It is a well-known fact that our country lies far behind other developed nations when it comes to the topic of habitual book reading.
Everyone is aware of the situation, from teachers to librarians, from writers to publishers, even politicians. Those who do read in Turkey know the important role played by those who are in the habit of reading in terms of the general development of the country, and they do as much to promote this activity as possible. They carry out this work despite knowing the difficulty of getting results from projects that are not state supported. One of their greatest motivations in doing so is the firm and unshakable belief that a society composed of readers and people who use the library throughout their lives is one which will always be more prosperous and more democratic. One of these groups of readers is librarians who have graduated from information and document management programs. These librarians hold activities meant to underscore the important role played by books and reading, as well as by information and libraries, in life. In this way, they try to raise awareness about its importance in society and on the state level as well.
The most recent and original example of one of these activities could be seen in the 48th Library Week, celebrated March 26-April 1 this year. On March 26, in central locations in almost all of Turkey’s provinces, a mass reading event took place with not just librarians and various members of society reading books en masse between the hours of 12:30-1:00 p.m., but also officials such as governors. All of the participants in this mass reading event helped carry forward the message of the importance of reading for societal development.
Despite all of these efforts to get out the message about the benefits of reading for society, the Turkish justice system has seen a negative message about reading being dispersed through a unique practice by courts for about a decade now. The practice is one engaged in by some well-intentioned judges, who punish people convicted minor crimes by sentencing them to read books. The aim is to see people caught up in lesser crimes avoid prison, and instead carry out their sentence by heading to local libraries for enforced reading sessions. In the first cases of these sorts of punishment that were reported in the media people convicted of crimes such as bar fights, drunken street brawls or building illegal huts in the forest were ordered by the judge to read various books as punishment. The latest incidences of these sorts of punishments being leveled, however, are not acceptable at all. One incident was a case involving violence against a woman, another one involved someone threatening others’ safety by driving drunk and another involved someone causing an accidental death through negligence.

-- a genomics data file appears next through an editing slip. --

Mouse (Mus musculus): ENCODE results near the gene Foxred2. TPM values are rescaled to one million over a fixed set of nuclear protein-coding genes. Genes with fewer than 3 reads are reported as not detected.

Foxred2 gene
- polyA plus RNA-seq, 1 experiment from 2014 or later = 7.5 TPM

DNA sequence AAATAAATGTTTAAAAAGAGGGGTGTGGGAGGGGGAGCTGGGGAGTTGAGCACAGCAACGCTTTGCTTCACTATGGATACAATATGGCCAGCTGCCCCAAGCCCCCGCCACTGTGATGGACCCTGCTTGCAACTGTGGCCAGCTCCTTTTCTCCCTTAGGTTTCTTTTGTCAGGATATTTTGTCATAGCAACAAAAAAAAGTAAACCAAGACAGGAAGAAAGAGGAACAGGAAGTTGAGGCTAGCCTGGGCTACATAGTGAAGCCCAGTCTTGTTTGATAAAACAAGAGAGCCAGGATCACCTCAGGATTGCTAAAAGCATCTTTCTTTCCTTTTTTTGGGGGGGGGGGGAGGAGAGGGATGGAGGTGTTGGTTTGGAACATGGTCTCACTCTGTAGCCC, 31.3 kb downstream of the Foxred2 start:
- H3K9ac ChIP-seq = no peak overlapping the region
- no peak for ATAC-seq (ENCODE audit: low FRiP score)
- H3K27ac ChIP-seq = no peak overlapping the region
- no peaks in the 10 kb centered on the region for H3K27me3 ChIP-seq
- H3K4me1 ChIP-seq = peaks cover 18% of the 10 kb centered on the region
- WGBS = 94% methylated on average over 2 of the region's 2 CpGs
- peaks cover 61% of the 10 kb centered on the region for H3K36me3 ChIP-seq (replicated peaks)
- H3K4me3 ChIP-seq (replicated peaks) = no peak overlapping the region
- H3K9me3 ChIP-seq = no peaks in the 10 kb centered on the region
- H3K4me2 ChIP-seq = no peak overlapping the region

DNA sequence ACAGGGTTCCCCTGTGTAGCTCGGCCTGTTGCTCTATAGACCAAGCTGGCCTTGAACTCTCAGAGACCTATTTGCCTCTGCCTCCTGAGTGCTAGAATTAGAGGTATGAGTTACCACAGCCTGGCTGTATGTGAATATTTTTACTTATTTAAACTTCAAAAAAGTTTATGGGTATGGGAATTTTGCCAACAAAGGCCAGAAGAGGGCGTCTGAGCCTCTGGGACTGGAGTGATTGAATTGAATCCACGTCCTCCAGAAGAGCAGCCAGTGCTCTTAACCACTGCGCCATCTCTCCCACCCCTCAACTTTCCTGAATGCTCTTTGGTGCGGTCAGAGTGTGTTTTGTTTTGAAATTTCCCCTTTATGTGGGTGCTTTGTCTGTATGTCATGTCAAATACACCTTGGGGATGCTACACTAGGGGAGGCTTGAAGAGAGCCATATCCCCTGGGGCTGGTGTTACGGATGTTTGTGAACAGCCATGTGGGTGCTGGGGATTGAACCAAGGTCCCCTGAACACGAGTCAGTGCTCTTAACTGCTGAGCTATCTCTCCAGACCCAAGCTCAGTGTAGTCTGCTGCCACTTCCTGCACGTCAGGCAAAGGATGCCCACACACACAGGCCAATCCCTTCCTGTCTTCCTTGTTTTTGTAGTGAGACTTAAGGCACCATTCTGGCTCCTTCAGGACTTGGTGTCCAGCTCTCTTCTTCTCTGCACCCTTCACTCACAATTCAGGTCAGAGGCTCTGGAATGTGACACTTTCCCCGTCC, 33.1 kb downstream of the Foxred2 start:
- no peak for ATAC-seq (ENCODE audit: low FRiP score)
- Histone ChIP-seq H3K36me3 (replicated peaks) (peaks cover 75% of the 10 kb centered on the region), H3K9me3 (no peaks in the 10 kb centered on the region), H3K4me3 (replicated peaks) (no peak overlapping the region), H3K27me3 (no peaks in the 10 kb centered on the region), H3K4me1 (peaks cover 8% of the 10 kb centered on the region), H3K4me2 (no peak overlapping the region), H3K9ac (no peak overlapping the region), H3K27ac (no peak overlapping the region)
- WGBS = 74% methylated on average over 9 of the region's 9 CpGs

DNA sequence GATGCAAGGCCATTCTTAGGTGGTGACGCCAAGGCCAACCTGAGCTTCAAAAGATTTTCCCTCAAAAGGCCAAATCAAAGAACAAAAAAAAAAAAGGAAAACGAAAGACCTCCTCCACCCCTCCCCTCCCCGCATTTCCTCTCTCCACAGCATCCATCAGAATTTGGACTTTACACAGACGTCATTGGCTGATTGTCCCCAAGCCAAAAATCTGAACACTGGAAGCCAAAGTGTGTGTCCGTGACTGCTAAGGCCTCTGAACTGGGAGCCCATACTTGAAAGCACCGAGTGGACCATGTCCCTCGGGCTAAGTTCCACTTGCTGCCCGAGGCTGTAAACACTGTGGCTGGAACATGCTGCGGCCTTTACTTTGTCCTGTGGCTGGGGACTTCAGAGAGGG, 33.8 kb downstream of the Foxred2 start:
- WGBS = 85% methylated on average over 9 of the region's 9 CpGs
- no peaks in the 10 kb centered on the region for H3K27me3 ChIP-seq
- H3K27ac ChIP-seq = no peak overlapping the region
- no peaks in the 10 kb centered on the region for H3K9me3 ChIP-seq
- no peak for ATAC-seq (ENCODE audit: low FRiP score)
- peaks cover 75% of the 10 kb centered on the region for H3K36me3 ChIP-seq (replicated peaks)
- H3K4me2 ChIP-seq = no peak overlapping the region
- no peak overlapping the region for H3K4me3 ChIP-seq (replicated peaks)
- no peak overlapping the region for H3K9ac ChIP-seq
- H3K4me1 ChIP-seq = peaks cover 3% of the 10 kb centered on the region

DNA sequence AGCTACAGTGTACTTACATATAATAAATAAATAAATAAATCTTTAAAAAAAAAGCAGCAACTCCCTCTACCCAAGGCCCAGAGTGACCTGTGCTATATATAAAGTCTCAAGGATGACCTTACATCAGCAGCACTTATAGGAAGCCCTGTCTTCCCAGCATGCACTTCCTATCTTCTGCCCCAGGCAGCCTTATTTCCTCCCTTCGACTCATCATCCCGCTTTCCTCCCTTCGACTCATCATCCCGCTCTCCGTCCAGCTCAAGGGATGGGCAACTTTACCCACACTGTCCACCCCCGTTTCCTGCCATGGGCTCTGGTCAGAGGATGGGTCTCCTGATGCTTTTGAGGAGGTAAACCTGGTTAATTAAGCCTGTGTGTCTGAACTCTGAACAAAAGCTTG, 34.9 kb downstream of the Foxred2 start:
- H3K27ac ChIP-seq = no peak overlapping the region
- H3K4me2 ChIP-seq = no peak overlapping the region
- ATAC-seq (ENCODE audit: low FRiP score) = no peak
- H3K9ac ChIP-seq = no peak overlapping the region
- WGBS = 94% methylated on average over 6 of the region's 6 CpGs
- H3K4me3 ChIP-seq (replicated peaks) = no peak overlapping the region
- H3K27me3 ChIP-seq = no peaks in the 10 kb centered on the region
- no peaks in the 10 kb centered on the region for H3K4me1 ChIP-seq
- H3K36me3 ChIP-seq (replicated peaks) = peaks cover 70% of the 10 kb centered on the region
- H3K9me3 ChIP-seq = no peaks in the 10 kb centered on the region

In all three of these cases, the judge saw fit to assign the convicted the punishment of book reading. And so the punishments took place not in any sort of prison but rather in what is referred to in developed countries as the “people’s university,” or the public library. In countries that focus on promoting education, science, etc., the advanced levels of libraries and reading habits are not surprising at all. And it is an absolute must for a state to consider the role of libraries and reading as part of this wider project. In these countries it is quite clear what roles are played by books, libraries and reading habits in social development, but this is not the case in Turkey.
It is contradictory to have the state wage campaigns to raise awareness of the severity of violence against women and then treat such incidents as “minor” crimes, the punishment for which is nothing more than reading a book. At the same time, another contradiction inherent in this practice is to have widespread reading campaigns sponsored by none other than the president’s office, but then to have the courts treat such a vital and noble activity as a punishment for criminals. Such inconsistencies and contradictions do not suit any state or government.
At the same time, the negative aspects of the situation can be seen in even more detail in reports from the field. Librarians working at the libraries where criminals have been ordered to read books report that, once done with their books, said people never return to the library. One such librarian notes that of 50 people given such a punishment, only one ever returned to read something, six months after the real “punishment” was over. Also, according to this librarian, one library where such a convict was ordered to read a book was the scene for some unpleasant behavior by said convict towards the women present.
However unpleasant, consider the following the scenario: Imagine that a male convict is at a library as punishment and is warned by a librarian on duty after he makes some inappropriate move towards a woman in the library. Now imagine what would happen if such convict were to pull out a knife or something else, and wound the librarian on duty? Who would ultimately be responsible in this situation? For all of the above reasons, a noble activity like reading has no place in the world of crime and punishment; placing it there lowers the respect and value that should be accorded to books and reading. There must be other methods found when it comes to punishing those convicted of truly minor crimes. In short, even if the judge on hand is well intentioned in his or her actions, reading is a noble activity and ought never to be viewed as a punishment.
*Dr. Erol Yılmaz is a librarian.